By Amy Silverman
By Olivia LaVecchia
By Monica Alonzo and Stephen Lemons
By Chris Parker
By Michael Lacey
By Weston Phippen
Like most breakups, it wasn't pretty.
Blame it on irreconcilable differences. The dispute was over a woman, Gross' wife Paola, who has run the restaurants' enormous wine cellar for the past few years. According to Coscas, Paola was inept, and he balked when she demanded a promotion to general manager.
Gross sees things differently, saying Coscas didn't appreciate Paola's considerable abilities. But there's no disagreement about the outcome: Coscas fired Paola. And when she went, her husband walked out with her.
Coscas shrugs off the upheaval at the award-winning temple of gastronomy. "I used to have 86 people working for me," he says. "Now I have 85."
Isn't the number really 84? "Oh, no," he replies, "I count them as one." He doesn't have to say that he thinks Mrs. Gross' contribution was zero.
Can there be a Christopher's without Christopher? Coscas certainly thinks so. "We change presidents, why not chefs?" he reasons. And the name, whose rights he owns, will remain the same. He's interviewing "five new Christophers" for the top job now.
Don't look for any changes right away. Coscas doesn't want to blindside folks who've already made reservations during the peak season that's just begun. But after the tourists have gone, sometime in April or May, the menu will probably undergo significant renovation.
What's Christopher up to? In an interview with New Times, he seems a bit shaken. Still, he's relieved that he's finally made a clean break after so much stress. "I feel like I've gone through chemotherapy," he says, "and now it's finally over." For the moment, he's taken a job with a local catering company.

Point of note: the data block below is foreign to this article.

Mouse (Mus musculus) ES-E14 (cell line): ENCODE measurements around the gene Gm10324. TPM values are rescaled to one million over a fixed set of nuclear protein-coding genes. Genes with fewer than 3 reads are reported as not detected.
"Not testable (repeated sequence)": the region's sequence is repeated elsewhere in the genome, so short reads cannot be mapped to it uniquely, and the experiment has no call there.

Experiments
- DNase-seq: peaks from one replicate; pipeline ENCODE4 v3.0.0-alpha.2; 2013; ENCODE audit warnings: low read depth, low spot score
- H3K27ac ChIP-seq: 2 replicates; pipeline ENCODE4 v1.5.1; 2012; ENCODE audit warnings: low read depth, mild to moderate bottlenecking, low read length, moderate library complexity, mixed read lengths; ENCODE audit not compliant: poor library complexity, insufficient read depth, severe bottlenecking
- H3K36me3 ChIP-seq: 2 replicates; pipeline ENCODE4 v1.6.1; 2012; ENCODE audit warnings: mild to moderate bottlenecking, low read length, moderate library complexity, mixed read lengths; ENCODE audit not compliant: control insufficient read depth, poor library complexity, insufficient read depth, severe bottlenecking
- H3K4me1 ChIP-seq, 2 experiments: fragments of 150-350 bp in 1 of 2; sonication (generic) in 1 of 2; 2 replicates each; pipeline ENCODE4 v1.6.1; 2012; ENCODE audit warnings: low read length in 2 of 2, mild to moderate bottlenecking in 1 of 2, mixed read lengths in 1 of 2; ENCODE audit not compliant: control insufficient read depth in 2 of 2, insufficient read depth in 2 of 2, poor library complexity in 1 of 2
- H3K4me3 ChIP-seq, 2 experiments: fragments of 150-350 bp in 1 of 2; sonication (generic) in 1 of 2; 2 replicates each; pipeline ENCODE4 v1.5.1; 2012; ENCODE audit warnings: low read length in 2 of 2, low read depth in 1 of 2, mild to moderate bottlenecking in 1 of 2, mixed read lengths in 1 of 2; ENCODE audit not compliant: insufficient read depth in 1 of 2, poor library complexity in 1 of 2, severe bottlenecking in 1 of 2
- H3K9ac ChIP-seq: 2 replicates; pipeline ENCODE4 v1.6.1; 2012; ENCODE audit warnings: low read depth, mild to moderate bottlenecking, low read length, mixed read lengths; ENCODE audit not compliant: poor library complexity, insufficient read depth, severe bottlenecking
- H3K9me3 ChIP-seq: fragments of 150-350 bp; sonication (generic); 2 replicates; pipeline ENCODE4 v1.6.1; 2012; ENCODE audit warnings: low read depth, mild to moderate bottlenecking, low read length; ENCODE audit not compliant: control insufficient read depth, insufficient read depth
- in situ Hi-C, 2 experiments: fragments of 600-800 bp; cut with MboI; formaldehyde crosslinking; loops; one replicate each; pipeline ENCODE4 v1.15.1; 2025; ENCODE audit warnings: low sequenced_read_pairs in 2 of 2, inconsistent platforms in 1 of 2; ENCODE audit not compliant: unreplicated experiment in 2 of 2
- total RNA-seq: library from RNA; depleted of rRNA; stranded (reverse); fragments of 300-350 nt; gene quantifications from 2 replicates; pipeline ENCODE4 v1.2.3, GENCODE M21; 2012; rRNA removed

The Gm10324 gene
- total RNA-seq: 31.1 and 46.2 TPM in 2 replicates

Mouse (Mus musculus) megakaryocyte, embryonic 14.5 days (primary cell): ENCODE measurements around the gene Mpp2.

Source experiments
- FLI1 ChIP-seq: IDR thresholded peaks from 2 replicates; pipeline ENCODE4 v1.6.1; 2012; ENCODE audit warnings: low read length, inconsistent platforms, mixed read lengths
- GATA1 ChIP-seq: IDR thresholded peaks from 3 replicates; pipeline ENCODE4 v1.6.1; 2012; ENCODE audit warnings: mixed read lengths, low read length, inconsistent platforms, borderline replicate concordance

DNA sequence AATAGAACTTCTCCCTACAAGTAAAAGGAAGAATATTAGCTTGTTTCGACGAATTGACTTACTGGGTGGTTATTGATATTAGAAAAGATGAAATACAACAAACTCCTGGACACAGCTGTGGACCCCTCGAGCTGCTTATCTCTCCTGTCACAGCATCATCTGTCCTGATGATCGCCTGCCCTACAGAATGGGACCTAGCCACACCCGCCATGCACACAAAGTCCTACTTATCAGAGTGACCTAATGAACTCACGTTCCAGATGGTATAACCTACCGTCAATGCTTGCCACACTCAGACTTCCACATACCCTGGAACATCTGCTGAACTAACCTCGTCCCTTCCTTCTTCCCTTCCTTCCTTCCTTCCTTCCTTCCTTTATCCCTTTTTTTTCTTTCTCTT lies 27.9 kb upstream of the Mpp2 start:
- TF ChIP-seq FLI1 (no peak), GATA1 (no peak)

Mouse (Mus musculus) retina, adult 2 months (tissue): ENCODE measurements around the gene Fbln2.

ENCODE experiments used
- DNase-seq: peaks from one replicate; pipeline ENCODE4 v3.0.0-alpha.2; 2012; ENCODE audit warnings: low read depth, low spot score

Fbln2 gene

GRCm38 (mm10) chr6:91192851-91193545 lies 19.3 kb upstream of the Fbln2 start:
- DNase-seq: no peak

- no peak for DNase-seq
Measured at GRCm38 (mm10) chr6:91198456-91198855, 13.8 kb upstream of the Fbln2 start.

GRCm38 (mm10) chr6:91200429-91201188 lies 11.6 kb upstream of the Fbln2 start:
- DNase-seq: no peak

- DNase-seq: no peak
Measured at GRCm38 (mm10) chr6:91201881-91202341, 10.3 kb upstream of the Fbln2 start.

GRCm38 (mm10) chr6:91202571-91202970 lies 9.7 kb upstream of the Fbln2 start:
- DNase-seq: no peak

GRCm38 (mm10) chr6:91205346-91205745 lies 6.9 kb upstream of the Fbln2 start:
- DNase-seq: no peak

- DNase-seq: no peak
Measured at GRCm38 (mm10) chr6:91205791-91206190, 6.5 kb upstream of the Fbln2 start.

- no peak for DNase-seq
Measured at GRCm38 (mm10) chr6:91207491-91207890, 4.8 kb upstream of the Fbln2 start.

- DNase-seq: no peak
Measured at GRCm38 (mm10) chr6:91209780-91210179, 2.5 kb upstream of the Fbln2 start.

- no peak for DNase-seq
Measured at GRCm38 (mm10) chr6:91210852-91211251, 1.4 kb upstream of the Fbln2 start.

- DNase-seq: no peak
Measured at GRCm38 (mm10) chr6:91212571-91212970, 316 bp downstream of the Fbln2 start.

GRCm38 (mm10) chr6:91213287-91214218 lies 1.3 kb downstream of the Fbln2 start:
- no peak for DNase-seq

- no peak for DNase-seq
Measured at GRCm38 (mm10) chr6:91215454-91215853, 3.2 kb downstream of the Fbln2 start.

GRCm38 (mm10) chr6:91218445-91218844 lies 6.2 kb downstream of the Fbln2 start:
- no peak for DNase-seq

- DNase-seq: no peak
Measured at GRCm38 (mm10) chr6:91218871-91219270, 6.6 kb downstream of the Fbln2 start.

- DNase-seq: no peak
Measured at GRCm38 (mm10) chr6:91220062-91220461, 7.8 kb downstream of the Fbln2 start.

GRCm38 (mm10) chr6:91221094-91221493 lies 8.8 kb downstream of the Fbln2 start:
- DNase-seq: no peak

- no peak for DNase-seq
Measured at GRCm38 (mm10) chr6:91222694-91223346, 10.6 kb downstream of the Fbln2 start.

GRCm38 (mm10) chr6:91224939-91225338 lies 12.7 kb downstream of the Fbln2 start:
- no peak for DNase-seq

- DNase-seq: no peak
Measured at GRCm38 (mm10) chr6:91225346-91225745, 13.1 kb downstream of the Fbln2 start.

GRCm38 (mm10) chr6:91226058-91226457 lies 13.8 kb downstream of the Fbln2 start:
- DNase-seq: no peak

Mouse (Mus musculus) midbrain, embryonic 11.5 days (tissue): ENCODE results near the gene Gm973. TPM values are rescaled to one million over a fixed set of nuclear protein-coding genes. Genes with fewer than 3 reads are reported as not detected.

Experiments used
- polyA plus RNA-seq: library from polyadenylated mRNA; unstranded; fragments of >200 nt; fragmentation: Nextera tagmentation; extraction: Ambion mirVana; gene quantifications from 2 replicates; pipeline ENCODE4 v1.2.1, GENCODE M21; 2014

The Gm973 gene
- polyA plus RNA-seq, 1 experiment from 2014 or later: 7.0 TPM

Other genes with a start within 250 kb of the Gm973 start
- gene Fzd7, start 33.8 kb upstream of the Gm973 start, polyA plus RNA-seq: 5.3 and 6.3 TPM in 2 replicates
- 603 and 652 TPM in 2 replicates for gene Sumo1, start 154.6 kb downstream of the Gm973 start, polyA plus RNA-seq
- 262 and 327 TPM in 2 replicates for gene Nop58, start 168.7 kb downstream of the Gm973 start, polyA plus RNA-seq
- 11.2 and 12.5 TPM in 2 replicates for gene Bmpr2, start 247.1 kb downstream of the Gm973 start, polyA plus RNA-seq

But he has plans. He's looking to open a brasserie/wine bar in the fall. He envisions reasonable prices, bustling crowds and the best wine-and-cheese program in town. What about financing? Gross reports that potential backers are lining up to invest. Given his reputation and abilities, it doesn't sound like idle boasting.
As you might expect in such an acrimonious split, the details of the breakup are being left to the attorneys. The two sides are negotiating Gross' buyout this week. A potential irony: If no agreement is reached, Gross will remain a partner in an enterprise that bears his name, but over which he has no control.
For local gastronomes, the breakup leaves a gaping void in this town's luxury, fine-dining market. No place else came near to matching Christopher's sophisticated multicourse, prix fixe dinner. Where will connoisseurs be able to find dishes like his soup of morels and foie gras, lobster cannelloni and herb-crusted daurade, and just the right wines to wash them down? Coscas insists that his Christopherless Christopher's will maintain the standard. We'll see.